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Argument: Wearing the Hijab makes women more self-conscious, not less

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Revision as of 20:06, 4 June 2008 (edit)
Brooks Lindsay (Talk | contribs)
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Current revision (19:12, 28 June 2010) (edit)
Lenkahabetinova (Talk | contribs)
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==Parent debate== ==Parent debate==
-*[[Debate:Muslim Head Covering, Banning of]]+*[[Debate: Banning Muslim hijab]]
- +
==Supporting quotations== ==Supporting quotations==
[http://www.thecrimson.com/article.aspx?ref=515870 Nadia Gaber. "Why I Won’t Veil". The Harvard Crimson. November 17, 2006] - "It’s ironic—though the justification for the hijab is to make women less preoccupied with their looks, I have never been more conscious about my appearance than I was in Egypt. Because I am of Arab descent, foreign eyes gazed more keenly at me—at how much skin I showed and how much makeup I wore—than they did at my white friends, although their U.S. passports were no bluer than mine. Equally perceptible were the unabashed stares of lust, constant catcalls, and unsolicited conversations, winks, and even physical contact, as if choosing to show an inch of skin—i.e. my ankles—entitled men to unwanted advances and women to judgmental looks. I could never walk down the street alone without a constant, infuriating paranoia that had me counting down the hours until my flight home. It made me resent Egypt and Islam in general, but I always had the comfort of knowing that I would eventually return home. For millions, that paranoia is an inescapable daily reality, and the consequence of a sad social phenomenon that has long been due for reform." [http://www.thecrimson.com/article.aspx?ref=515870 Nadia Gaber. "Why I Won’t Veil". The Harvard Crimson. November 17, 2006] - "It’s ironic—though the justification for the hijab is to make women less preoccupied with their looks, I have never been more conscious about my appearance than I was in Egypt. Because I am of Arab descent, foreign eyes gazed more keenly at me—at how much skin I showed and how much makeup I wore—than they did at my white friends, although their U.S. passports were no bluer than mine. Equally perceptible were the unabashed stares of lust, constant catcalls, and unsolicited conversations, winks, and even physical contact, as if choosing to show an inch of skin—i.e. my ankles—entitled men to unwanted advances and women to judgmental looks. I could never walk down the street alone without a constant, infuriating paranoia that had me counting down the hours until my flight home. It made me resent Egypt and Islam in general, but I always had the comfort of knowing that I would eventually return home. For millions, that paranoia is an inescapable daily reality, and the consequence of a sad social phenomenon that has long been due for reform."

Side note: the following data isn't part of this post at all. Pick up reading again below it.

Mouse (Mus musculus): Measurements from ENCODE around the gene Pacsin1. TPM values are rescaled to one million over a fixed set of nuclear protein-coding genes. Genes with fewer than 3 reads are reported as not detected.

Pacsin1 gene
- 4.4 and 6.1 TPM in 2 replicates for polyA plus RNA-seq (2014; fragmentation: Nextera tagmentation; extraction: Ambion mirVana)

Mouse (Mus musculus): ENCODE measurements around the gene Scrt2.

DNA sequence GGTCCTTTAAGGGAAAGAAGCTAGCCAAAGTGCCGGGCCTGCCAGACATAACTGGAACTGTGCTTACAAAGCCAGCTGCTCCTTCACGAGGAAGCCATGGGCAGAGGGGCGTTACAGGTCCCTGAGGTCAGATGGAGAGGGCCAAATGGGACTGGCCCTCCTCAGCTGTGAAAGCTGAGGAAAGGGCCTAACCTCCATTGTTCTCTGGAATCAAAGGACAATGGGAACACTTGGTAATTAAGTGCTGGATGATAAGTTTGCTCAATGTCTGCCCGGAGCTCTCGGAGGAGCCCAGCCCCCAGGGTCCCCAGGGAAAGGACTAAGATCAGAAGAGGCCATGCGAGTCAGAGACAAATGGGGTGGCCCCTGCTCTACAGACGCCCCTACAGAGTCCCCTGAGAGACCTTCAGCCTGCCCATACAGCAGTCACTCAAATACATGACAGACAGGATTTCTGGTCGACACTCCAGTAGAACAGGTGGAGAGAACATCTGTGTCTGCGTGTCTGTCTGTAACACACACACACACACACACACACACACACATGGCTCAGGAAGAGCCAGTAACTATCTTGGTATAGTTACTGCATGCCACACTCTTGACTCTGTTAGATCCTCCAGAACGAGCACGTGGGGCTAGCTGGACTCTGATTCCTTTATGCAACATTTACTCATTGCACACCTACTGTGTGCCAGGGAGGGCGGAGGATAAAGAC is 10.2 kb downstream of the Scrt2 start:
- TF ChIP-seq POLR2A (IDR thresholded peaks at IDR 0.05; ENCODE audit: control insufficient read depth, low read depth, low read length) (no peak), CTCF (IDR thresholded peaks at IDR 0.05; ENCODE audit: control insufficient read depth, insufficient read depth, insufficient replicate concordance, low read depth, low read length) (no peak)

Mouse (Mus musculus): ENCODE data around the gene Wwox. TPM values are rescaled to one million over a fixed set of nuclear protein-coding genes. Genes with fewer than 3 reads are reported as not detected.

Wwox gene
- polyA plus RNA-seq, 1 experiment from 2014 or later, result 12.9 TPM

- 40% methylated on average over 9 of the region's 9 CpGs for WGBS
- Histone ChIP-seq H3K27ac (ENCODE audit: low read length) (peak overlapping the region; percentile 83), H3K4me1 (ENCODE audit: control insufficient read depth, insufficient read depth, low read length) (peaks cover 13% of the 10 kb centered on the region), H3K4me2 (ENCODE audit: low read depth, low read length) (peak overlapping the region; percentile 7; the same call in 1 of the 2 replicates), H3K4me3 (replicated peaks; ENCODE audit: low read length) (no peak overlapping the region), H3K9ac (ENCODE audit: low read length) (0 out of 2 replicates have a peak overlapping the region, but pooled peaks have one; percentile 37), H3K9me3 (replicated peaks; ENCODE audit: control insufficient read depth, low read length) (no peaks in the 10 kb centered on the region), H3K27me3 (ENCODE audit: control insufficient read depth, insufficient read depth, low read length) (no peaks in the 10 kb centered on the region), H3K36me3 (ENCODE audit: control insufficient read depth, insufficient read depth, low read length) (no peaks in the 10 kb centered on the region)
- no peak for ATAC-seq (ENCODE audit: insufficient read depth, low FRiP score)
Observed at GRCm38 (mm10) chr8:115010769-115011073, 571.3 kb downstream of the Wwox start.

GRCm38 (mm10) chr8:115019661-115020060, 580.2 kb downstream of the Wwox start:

Current revision

Parent debate

Supporting quotations

Nadia Gaber. "Why I Won’t Veil". The Harvard Crimson. November 17, 2006 - "It’s ironic—though the justification for the hijab is to make women less preoccupied with their looks, I have never been more conscious about my appearance than I was in Egypt. Because I am of Arab descent, foreign eyes gazed more keenly at me—at how much skin I showed and how much makeup I wore—than they did at my white friends, although their U.S. passports were no bluer than mine. Equally perceptible were the unabashed stares of lust, constant catcalls, and unsolicited conversations, winks, and even physical contact, as if choosing to show an inch of skin—i.e. my ankles—entitled men to unwanted advances and women to judgmental looks. I could never walk down the street alone without a constant, infuriating paranoia that had me counting down the hours until my flight home. It made me resent Egypt and Islam in general, but I always had the comfort of knowing that I would eventually return home. For millions, that paranoia is an inescapable daily reality, and the consequence of a sad social phenomenon that has long been due for reform."

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